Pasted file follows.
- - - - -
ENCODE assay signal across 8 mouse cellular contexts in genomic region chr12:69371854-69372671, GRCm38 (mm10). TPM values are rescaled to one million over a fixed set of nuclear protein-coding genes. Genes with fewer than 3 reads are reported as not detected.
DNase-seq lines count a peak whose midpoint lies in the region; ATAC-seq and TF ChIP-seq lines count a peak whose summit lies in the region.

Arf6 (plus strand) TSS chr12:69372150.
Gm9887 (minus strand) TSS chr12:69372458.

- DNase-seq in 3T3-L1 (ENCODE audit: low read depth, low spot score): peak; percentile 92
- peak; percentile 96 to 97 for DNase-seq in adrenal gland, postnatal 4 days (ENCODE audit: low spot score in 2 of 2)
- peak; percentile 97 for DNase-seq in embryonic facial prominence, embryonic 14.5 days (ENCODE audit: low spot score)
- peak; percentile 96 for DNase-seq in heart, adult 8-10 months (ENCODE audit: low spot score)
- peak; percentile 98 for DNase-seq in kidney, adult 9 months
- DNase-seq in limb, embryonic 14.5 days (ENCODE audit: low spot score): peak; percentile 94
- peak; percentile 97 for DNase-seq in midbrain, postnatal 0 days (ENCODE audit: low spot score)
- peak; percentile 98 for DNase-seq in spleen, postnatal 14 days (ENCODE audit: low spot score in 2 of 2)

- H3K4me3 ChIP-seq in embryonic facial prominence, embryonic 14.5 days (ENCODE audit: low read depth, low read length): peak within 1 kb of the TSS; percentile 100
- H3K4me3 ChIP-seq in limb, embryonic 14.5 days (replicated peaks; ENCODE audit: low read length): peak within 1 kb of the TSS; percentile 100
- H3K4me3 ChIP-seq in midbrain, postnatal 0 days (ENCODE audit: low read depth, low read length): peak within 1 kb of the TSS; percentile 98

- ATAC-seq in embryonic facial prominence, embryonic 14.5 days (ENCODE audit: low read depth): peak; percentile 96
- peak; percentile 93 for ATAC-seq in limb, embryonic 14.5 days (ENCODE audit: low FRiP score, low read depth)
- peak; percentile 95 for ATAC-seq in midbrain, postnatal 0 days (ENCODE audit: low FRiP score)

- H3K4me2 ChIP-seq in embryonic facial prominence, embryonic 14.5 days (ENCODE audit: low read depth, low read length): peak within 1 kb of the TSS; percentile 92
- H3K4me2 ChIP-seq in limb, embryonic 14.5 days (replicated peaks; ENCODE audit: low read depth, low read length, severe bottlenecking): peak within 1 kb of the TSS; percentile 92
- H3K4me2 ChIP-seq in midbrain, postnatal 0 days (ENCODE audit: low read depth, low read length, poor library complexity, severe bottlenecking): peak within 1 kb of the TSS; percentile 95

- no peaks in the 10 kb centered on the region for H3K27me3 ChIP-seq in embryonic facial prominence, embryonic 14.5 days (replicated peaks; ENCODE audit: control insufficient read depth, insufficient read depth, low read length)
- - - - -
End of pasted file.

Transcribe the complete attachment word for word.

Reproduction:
ENCODE assay signal across 8 mouse cellular contexts in genomic region chr12:69371854-69372671, GRCm38 (mm10). TPM values are rescaled to one million over a fixed set of nuclear protein-coding genes. Genes with fewer than 3 reads are reported as not detected.
DNase-seq lines count a peak whose midpoint lies in the region; ATAC-seq and TF ChIP-seq lines count a peak whose summit lies in the region.

Arf6 (plus strand) TSS chr12:69372150.
Gm9887 (minus strand) TSS chr12:69372458.

- DNase-seq in 3T3-L1 (ENCODE audit: low read depth, low spot score): peak; percentile 92
- peak; percentile 96 to 97 for DNase-seq in adrenal gland, postnatal 4 days (ENCODE audit: low spot score in 2 of 2)
- peak; percentile 97 for DNase-seq in embryonic facial prominence, embryonic 14.5 days (ENCODE audit: low spot score)
- peak; percentile 96 for DNase-seq in heart, adult 8-10 months (ENCODE audit: low spot score)
- peak; percentile 98 for DNase-seq in kidney, adult 9 months
- DNase-seq in limb, embryonic 14.5 days (ENCODE audit: low spot score): peak; percentile 94
- peak; percentile 97 for DNase-seq in midbrain, postnatal 0 days (ENCODE audit: low spot score)
- peak; percentile 98 for DNase-seq in spleen, postnatal 14 days (ENCODE audit: low spot score in 2 of 2)

- H3K4me3 ChIP-seq in embryonic facial prominence, embryonic 14.5 days (ENCODE audit: low read depth, low read length): peak within 1 kb of the TSS; percentile 100
- H3K4me3 ChIP-seq in limb, embryonic 14.5 days (replicated peaks; ENCODE audit: low read length): peak within 1 kb of the TSS; percentile 100
- H3K4me3 ChIP-seq in midbrain, postnatal 0 days (ENCODE audit: low read depth, low read length): peak within 1 kb of the TSS; percentile 98

- ATAC-seq in embryonic facial prominence, embryonic 14.5 days (ENCODE audit: low read depth): peak; percentile 96
- peak; percentile 93 for ATAC-seq in limb, embryonic 14.5 days (ENCODE audit: low FRiP score, low read depth)
- peak; percentile 95 for ATAC-seq in midbrain, postnatal 0 days (ENCODE audit: low FRiP score)

- H3K4me2 ChIP-seq in embryonic facial prominence, embryonic 14.5 days (ENCODE audit: low read depth, low read length): peak within 1 kb of the TSS; percentile 92
- H3K4me2 ChIP-seq in limb, embryonic 14.5 days (replicated peaks; ENCODE audit: low read depth, low read length, severe bottlenecking): peak within 1 kb of the TSS; percentile 92
- H3K4me2 ChIP-seq in midbrain, postnatal 0 days (ENCODE audit: low read depth, low read length, poor library complexity, severe bottlenecking): peak within 1 kb of the TSS; percentile 95

- no peaks in the 10 kb centered on the region for H3K27me3 ChIP-seq in embryonic facial prominence, embryonic 14.5 days (replicated peaks; ENCODE audit: control insufficient read depth, insufficient read depth, low read length)